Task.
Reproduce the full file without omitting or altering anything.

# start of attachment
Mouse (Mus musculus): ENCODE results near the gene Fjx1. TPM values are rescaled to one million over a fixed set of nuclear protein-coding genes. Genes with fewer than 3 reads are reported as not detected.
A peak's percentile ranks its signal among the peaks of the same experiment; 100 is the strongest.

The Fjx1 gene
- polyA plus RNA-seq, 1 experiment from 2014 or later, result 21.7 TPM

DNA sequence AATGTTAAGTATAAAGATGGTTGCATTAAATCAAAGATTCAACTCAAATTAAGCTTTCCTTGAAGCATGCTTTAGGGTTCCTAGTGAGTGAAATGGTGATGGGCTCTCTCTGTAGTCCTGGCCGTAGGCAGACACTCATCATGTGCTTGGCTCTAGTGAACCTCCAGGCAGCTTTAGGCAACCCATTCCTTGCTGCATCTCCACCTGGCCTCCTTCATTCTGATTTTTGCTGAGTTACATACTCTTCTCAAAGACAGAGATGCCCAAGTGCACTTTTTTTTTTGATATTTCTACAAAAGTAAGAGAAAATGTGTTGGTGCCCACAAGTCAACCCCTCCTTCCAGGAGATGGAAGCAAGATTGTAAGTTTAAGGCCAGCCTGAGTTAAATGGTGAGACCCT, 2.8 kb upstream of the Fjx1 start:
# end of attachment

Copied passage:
Mouse (Mus musculus): ENCODE results near the gene Fjx1. TPM values are rescaled to one million over a fixed set of nuclear protein-coding genes. Genes with fewer than 3 reads are reported as not detected.
A peak's percentile ranks its signal among the peaks of the same experiment; 100 is the strongest.

The Fjx1 gene
- polyA plus RNA-seq, 1 experiment from 2014 or later, result 21.7 TPM

DNA sequence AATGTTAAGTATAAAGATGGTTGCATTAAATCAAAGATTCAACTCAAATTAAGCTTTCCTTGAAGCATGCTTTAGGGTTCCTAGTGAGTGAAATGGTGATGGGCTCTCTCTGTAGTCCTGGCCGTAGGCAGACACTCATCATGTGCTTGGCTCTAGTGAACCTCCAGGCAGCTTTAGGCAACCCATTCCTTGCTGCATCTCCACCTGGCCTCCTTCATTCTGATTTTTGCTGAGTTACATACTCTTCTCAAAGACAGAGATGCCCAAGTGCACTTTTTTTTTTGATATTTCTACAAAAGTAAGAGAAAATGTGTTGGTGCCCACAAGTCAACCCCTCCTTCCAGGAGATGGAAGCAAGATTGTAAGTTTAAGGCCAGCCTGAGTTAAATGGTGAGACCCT, 2.8 kb upstream of the Fjx1 start: